Tale of Two Rivers 

Two Richmond artists travel to England with their renditions of a familiar view.

Two local artists, who celebrated the aquatic relationship between the rivers, will be the only American artists to show their work in London through the new exhibit "The View," being launched in late April at Waterstone's, a well-known British bookstore.

Through the help of Richmond's Sister Cities Commission, artists Camden Whitehead and Matthew Robins traveled to Richmond upon Thames in November on a three-day excursion, taking pictures of the fabled river bend in the Thames as seen from Richmond Hill. From these photographs, each created a landscape painting. For the London exhibit, both artists also were asked to paint the James River as seen from Libby Hill, so Richmonders across the Atlantic could see the definite similarities between the two.

In 1991, the city of Richmond and Richmond upon Thames became sister cities. Since then, American and British delegations have traveled back and forth to maintain the cities' historic bond and to promote cultural exchange and economic development.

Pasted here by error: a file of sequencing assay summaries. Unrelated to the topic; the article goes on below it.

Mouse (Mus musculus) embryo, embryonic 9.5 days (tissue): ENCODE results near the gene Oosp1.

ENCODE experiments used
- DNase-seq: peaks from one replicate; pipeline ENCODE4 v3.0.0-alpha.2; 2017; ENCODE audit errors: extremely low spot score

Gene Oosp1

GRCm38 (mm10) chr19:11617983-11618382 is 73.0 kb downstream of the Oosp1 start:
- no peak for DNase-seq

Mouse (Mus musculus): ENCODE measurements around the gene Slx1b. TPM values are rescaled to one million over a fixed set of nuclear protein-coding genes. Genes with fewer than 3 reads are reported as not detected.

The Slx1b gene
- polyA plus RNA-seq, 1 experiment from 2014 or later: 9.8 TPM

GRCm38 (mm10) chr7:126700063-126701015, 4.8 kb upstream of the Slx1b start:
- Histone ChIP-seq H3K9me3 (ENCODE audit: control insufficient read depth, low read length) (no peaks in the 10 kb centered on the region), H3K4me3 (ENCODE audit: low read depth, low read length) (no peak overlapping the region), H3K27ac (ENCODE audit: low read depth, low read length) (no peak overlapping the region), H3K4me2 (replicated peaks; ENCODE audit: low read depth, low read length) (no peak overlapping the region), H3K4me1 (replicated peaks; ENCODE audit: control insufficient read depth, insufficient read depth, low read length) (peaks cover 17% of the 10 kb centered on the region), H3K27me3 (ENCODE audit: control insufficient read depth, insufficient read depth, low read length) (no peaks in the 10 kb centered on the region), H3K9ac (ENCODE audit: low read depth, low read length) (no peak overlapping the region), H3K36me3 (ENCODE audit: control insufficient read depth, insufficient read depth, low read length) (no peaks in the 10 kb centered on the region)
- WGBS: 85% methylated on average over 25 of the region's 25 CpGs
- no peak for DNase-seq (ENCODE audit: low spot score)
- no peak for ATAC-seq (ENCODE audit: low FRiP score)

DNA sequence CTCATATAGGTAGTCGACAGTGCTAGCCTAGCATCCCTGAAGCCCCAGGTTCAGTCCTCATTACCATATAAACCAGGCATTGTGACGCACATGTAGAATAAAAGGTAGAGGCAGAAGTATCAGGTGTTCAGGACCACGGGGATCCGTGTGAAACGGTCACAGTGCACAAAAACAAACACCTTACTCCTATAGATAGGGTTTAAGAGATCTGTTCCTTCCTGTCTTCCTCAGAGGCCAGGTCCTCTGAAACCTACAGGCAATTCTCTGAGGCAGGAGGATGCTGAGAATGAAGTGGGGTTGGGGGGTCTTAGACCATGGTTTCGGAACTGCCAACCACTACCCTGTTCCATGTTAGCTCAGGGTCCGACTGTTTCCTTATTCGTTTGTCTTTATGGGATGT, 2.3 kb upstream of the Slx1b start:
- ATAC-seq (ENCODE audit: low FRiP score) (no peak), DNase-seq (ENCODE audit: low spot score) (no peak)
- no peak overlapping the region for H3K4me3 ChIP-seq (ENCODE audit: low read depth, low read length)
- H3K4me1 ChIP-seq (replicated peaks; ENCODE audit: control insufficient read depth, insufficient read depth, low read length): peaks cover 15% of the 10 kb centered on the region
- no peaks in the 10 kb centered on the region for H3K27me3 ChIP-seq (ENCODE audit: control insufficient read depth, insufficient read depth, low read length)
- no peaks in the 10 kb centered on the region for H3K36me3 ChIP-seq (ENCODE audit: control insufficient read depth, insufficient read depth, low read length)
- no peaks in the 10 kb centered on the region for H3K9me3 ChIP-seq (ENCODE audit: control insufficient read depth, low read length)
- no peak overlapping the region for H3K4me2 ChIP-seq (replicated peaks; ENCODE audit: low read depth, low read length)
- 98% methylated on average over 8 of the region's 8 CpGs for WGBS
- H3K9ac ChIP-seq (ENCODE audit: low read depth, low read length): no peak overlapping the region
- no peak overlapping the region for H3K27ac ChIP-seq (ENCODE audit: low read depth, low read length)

Gail Bingham, international program director for the Sister Cities Commission, says she was moved to tears when she first saw the artists' finished works. She said the pressure was intense for both men, who only had a month and a half to finish two paintings each to meet the exhibit's deadline.

"There are very few things you do that make something significant in a small amount of space and time, to see something beautiful come out of that is really fulfilling," Bingham says.

"The View" exhibition, which has been organized in England to commemorate the centenary of an act of Parliament that protects the view of the Thames seen from Richmond Hill, opens April 29. After a week, the exhibit moves to Orleans House Gallery in Richmond, England, for a nine-week run. Proceeds from the exhibit benefit "Arcadia in the City," a British environmental group.

Along with the two Americans, more than 30 British artists also will be featured. Whitehead says that he hopes his paintings and the environmental theme of the exhibit will promote awareness for the beauty of the James River.

"There's a rush to development, and in the future you may not be able to see the James River from Libby Hill," he says. "It's very much an environmental issue."

There are no plans to bring the British exhibit to Richmond. But Bingham says the exhibit is being considered for the 2007 James River Exhibition, and she hopes to mount a replication of the exhibit at the Library of Virginia or the Marsh Gallery. In the meantime, you can see Robins' and Whitehead's paintings online at www.matttrobins.com. S

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